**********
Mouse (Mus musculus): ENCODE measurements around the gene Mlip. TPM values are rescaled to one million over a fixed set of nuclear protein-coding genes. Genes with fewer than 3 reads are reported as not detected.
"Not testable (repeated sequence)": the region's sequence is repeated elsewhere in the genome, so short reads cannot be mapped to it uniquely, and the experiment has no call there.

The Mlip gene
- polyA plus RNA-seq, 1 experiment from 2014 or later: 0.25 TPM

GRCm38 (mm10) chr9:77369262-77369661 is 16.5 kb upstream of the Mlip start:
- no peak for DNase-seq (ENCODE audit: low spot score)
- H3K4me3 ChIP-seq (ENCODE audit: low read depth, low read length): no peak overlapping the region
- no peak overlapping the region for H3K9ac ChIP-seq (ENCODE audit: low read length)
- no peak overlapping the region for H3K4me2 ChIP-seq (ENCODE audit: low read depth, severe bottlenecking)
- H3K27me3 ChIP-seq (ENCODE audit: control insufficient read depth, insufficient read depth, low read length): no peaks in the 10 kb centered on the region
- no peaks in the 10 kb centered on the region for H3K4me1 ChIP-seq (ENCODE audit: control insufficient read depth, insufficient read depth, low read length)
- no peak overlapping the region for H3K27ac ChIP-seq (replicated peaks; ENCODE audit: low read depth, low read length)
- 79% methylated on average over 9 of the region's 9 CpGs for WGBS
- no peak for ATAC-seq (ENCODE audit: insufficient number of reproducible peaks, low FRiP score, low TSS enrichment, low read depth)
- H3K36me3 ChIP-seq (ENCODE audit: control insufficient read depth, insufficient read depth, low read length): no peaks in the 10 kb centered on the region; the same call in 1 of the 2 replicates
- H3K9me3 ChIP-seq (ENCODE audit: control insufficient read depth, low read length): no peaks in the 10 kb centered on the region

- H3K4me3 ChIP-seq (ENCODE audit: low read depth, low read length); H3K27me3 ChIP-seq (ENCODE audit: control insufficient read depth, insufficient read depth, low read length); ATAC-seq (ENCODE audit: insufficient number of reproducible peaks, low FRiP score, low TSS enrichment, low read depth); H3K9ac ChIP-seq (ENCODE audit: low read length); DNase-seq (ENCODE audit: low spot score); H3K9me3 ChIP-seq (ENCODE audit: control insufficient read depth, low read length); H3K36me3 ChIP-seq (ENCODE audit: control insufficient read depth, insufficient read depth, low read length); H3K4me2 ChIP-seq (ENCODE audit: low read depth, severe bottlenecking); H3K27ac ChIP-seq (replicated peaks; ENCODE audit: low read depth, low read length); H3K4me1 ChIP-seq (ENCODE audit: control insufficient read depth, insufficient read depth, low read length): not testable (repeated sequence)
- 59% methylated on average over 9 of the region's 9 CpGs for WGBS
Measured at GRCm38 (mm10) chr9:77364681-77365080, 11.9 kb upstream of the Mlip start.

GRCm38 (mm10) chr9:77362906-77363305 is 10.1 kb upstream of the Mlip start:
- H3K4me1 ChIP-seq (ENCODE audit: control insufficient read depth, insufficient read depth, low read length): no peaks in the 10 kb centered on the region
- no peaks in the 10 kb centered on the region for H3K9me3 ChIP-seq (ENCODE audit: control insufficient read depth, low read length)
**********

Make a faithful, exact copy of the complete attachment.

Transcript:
Mouse (Mus musculus): ENCODE measurements around the gene Mlip. TPM values are rescaled to one million over a fixed set of nuclear protein-coding genes. Genes with fewer than 3 reads are reported as not detected.
"Not testable (repeated sequence)": the region's sequence is repeated elsewhere in the genome, so short reads cannot be mapped to it uniquely, and the experiment has no call there.

The Mlip gene
- polyA plus RNA-seq, 1 experiment from 2014 or later: 0.25 TPM

GRCm38 (mm10) chr9:77369262-77369661 is 16.5 kb upstream of the Mlip start:
- no peak for DNase-seq (ENCODE audit: low spot score)
- H3K4me3 ChIP-seq (ENCODE audit: low read depth, low read length): no peak overlapping the region
- no peak overlapping the region for H3K9ac ChIP-seq (ENCODE audit: low read length)
- no peak overlapping the region for H3K4me2 ChIP-seq (ENCODE audit: low read depth, severe bottlenecking)
- H3K27me3 ChIP-seq (ENCODE audit: control insufficient read depth, insufficient read depth, low read length): no peaks in the 10 kb centered on the region
- no peaks in the 10 kb centered on the region for H3K4me1 ChIP-seq (ENCODE audit: control insufficient read depth, insufficient read depth, low read length)
- no peak overlapping the region for H3K27ac ChIP-seq (replicated peaks; ENCODE audit: low read depth, low read length)
- 79% methylated on average over 9 of the region's 9 CpGs for WGBS
- no peak for ATAC-seq (ENCODE audit: insufficient number of reproducible peaks, low FRiP score, low TSS enrichment, low read depth)
- H3K36me3 ChIP-seq (ENCODE audit: control insufficient read depth, insufficient read depth, low read length): no peaks in the 10 kb centered on the region; the same call in 1 of the 2 replicates
- H3K9me3 ChIP-seq (ENCODE audit: control insufficient read depth, low read length): no peaks in the 10 kb centered on the region

- H3K4me3 ChIP-seq (ENCODE audit: low read depth, low read length); H3K27me3 ChIP-seq (ENCODE audit: control insufficient read depth, insufficient read depth, low read length); ATAC-seq (ENCODE audit: insufficient number of reproducible peaks, low FRiP score, low TSS enrichment, low read depth); H3K9ac ChIP-seq (ENCODE audit: low read length); DNase-seq (ENCODE audit: low spot score); H3K9me3 ChIP-seq (ENCODE audit: control insufficient read depth, low read length); H3K36me3 ChIP-seq (ENCODE audit: control insufficient read depth, insufficient read depth, low read length); H3K4me2 ChIP-seq (ENCODE audit: low read depth, severe bottlenecking); H3K27ac ChIP-seq (replicated peaks; ENCODE audit: low read depth, low read length); H3K4me1 ChIP-seq (ENCODE audit: control insufficient read depth, insufficient read depth, low read length): not testable (repeated sequence)
- 59% methylated on average over 9 of the region's 9 CpGs for WGBS
Measured at GRCm38 (mm10) chr9:77364681-77365080, 11.9 kb upstream of the Mlip start.

GRCm38 (mm10) chr9:77362906-77363305 is 10.1 kb upstream of the Mlip start:
- H3K4me1 ChIP-seq (ENCODE audit: control insufficient read depth, insufficient read depth, low read length): no peaks in the 10 kb centered on the region
- no peaks in the 10 kb centered on the region for H3K9me3 ChIP-seq (ENCODE audit: control insufficient read depth, low read length)